All futures commission merchants (FCM) and introducing brokers (IB) are required to have an anti-money laundering (AML) compliance program in place pursuant to the International Money Laundering Abatement and Anti-Terrorist Financing Act of 2001 (Title III).
An AML program is a set of procedures designed to guard against someone using the firm to facilitate money laundering or terrorist financing. The minimum requirements of a program are:
- internal policies, procedures and controls reasonably designed to achieve compliance with the Bank Secrecy Act and implementing regulations;
- appointment of a designated compliance officer to oversee the program's day-to-day operations;
- an ongoing training program;
- an independent audit; and
- appropriate risk-based procedures for conducting customer due diligence including, but not limited to:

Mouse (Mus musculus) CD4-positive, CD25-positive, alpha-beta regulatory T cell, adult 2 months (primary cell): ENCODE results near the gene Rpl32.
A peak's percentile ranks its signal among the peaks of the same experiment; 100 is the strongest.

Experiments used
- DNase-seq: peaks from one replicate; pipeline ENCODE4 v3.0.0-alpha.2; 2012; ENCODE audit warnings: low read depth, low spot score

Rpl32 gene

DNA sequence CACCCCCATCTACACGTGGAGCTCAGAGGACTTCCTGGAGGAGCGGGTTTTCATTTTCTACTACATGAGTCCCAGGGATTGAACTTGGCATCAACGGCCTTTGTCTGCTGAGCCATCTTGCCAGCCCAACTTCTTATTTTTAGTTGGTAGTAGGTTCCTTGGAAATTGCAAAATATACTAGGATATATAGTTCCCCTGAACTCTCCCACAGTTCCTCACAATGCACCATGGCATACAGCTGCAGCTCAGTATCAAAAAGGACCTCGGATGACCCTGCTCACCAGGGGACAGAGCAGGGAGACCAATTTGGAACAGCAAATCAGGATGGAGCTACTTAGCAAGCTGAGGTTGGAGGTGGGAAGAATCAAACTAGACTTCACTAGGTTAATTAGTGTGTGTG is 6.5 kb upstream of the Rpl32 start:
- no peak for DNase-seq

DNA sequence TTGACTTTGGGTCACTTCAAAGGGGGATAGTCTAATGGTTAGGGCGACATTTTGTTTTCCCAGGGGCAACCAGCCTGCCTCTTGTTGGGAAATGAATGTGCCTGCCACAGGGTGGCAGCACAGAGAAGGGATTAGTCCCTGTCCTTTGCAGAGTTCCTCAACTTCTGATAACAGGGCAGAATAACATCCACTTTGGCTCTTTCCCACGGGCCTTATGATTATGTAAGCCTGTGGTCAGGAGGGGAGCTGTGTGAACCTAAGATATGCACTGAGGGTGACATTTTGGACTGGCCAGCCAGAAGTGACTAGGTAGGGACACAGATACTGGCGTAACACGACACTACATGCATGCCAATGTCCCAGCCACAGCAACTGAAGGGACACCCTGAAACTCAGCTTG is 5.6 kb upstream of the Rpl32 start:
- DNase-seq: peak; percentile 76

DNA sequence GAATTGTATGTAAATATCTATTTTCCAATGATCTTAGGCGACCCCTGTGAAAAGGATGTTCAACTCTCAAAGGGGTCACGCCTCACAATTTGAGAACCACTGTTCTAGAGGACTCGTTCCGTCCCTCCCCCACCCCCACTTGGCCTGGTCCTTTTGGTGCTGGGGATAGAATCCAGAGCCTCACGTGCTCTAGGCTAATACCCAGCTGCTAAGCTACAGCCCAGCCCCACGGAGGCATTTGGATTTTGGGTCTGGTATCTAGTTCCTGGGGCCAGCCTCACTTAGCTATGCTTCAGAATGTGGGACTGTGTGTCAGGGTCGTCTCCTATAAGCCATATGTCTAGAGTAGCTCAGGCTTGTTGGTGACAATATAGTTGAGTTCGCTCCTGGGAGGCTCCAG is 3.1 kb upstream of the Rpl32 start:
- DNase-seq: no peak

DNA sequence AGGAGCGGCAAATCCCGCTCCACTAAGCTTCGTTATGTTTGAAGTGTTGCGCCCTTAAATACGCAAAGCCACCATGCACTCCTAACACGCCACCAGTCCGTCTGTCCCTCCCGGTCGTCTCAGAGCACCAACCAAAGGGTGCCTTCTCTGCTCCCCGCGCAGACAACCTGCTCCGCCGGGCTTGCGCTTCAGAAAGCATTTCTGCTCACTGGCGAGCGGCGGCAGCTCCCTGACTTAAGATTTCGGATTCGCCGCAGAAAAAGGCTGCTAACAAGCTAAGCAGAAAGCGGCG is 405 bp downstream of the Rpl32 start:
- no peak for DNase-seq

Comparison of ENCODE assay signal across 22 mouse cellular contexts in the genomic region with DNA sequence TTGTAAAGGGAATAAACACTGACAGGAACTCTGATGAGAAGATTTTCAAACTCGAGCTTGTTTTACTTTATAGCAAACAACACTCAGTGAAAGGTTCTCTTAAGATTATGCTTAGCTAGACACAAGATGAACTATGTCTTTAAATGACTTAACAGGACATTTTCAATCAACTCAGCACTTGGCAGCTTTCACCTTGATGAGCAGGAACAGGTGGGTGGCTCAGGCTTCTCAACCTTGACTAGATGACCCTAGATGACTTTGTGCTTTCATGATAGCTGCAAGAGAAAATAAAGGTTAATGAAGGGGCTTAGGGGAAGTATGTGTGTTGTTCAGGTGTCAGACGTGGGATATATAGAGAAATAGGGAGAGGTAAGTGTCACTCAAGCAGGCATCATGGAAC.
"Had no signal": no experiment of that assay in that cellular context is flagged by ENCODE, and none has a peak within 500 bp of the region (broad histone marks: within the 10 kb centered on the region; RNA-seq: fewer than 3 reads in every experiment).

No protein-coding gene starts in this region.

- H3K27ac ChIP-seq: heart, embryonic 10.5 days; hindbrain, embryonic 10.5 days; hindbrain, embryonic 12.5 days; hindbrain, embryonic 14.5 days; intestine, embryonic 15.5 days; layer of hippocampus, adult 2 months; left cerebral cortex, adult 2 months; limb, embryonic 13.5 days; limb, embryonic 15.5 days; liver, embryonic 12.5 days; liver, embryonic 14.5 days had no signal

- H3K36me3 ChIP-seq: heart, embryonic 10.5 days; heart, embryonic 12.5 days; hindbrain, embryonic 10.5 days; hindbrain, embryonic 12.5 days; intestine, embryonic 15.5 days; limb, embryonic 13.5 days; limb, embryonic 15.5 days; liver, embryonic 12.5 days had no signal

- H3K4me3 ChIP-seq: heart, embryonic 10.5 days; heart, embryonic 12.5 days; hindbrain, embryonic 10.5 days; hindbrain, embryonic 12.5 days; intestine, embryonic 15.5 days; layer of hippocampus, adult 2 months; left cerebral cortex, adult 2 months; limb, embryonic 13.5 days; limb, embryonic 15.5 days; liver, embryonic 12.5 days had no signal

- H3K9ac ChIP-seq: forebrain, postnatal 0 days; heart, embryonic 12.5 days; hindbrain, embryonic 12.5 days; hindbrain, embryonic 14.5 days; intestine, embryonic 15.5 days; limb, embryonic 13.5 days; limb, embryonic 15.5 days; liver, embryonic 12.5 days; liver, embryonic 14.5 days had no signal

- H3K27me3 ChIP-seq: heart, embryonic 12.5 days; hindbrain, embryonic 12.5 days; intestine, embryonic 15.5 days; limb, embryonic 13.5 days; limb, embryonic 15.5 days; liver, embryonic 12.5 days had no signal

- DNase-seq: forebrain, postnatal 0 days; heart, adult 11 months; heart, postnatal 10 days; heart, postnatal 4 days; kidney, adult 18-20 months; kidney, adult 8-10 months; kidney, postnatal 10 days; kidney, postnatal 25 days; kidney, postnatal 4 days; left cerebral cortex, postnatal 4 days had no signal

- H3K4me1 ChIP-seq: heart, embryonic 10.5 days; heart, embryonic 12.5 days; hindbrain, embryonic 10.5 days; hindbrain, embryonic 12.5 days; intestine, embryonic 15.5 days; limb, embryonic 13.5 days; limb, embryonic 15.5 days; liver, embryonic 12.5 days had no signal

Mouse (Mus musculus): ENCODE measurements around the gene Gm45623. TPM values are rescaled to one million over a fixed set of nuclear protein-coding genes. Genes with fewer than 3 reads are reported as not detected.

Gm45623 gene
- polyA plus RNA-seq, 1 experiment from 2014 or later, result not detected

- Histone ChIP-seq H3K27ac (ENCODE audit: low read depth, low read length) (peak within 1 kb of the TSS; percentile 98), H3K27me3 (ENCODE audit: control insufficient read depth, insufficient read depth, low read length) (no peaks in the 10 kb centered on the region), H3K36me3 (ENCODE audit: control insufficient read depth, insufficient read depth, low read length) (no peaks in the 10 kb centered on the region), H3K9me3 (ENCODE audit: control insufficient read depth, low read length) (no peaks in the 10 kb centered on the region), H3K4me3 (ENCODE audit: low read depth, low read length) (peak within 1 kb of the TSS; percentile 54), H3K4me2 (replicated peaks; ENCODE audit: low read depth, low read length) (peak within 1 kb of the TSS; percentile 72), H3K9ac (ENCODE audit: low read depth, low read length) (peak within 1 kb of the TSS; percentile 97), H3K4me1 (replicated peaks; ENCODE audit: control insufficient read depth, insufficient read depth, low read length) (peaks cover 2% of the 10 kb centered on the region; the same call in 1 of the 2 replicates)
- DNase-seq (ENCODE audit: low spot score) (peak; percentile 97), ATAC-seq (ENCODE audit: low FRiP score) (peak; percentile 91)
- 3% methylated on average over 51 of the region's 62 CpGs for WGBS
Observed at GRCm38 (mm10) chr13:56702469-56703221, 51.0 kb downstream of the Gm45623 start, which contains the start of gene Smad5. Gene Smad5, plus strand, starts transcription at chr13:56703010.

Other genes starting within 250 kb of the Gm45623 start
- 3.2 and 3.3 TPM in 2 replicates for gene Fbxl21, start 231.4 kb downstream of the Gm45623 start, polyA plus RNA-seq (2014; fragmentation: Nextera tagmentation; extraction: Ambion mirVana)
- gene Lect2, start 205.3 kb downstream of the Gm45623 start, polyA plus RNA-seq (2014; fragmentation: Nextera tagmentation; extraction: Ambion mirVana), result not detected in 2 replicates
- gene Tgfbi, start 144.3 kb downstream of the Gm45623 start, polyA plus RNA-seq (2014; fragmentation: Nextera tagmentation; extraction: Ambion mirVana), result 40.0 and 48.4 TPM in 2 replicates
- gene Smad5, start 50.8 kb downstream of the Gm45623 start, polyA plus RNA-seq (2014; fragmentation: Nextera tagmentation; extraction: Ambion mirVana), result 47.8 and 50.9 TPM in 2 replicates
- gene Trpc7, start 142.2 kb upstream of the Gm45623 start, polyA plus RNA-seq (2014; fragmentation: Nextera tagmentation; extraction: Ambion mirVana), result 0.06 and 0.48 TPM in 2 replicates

- understanding the nature and the purpose of developing a customer risk profile; and
- conducting ongoing monitoring to detect and report suspicious transactions and on a risk basis to maintain and update customer information including identifying and verifying beneficial owners.
NFA Interpretive Notice to Compliance Rule 2-9: FCM and IB Anti-Money Laundering Program highlights the minimum standards of an adequate AML program and provides Members with additional guidance on satisfying NFA's requirements. NFA's Anti-Money Laundering (AML) Procedures System is designed to assist Members in developing an adequate written compliance program by identifying the minimum components of the program and providing guidance and information on the components.